By SEAN BARRON
Andrea Mochtyak enjoys working two jobs and living a typical life in most respects, which makes it difficult to fathom that she had been diagnosed nearly eight years ago with advanced Hodgkin’s lymphoma.
“I didn’t want to view myself as a victim or a cancer patient,” the Lowellville woman explained. “I wanted to live as normal a life as possible.”
Mochtyak, a seven-year cancer survivor who works at Home Depot and as an assistant teacher at Wee Care Day Care & Learning Center, both in Boardman, is doing just that. She also was among those who took part in the Relay for Life of Poland, which got underway Friday at Poland Seminary High School football stadium, 3199 Dobbins Road.
The relay, in its seventh year, was to honor cancer survivors and remember those who lost their lives to the disease. It’s also part of a national effort to raise money for research, education and advocacy, as well as to increase awareness regarding cancer.
“Gianna’s Dream Team,” “Kids 4 the Cure,” “Team Navy Rocks,” “Debbie’s Angels” and “The Pink Fluffy Monsters” were among the estimated 15 teams that participated in the fundraiser. A goal was to bring in at least $65,000 for the American Cancer Society, noted Stefanie Sobinovsky, chairwoman.
Mochtyak recalled a lump on her neck, after which a biopsy led to the discovery of four additional cancer cells, three in her chest and one in her groin area. Nevertheless, she continued to work at the former Holiday Inn MetroPlex in Liberty Township until after her fourth chemotherapy treatment, Mochtyak added that she also lost her grandmother, Sophie Meyers, to cancer in September 2003.
“Family helped a lot,” she said of the support she received. “I feel great.”
Walking on the outdoor track with Mochtyak was Deborah Ringer of North Jackson, who’s been free of cancer for about a year.
“I had pain off and on and had a mastectomy,” which led to the discovery of a small lump in her breast in early 2013, Ringer recalled.
Ringer came to Friday’s Relay for Life also to honor her mother, Nellie Padisak, who died nearly 20 years ago from cancer.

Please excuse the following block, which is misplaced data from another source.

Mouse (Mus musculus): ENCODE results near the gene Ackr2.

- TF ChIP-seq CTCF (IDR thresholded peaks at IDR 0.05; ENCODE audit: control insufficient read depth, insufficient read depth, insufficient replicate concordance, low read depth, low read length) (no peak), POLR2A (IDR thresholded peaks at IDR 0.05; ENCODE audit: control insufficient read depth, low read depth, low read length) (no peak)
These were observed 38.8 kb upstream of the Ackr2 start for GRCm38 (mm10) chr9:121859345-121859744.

“We’re all here trying to help each other out as much as we can,” she said of the event.
The keynote speaker was John Whitinger of Poland, who also founded the Relay for Life event.
Whitinger recalled having suffered from migraine headaches beginning in 2003, and how a brain scan at Cleveland Clinic revealed an abnormality, the origin of which was unknown. Soon, however, the headaches changed in duration, frequency and severity.
“I kept thinking to myself, ‘I want a second opinion,’” Whitinger said, adding that he later learned he had cancer.
For a while afterward, he went every three months to Cleveland Clinic for checkups, but two years after his first surgery, Whitinger learned that the tumor had returned and began growing again, which required a second, more-aggressive surgery, he continued.
“Now I’m living three months at a time. It’s really tough, especially on my family,” Whitinger added, noting that all survivors have unique challenges, problems and ways to recover.
Some Relay participants took part in an endurance walk in which they walked 24 hours to honor cancer patients.
The Relay for Life gathering also featured a luminaria-lighting ceremony that allowed people to light candles for their loved ones.
In addition, the event had a dinner for survivors, exercise workshops and a variety of games and activities for children.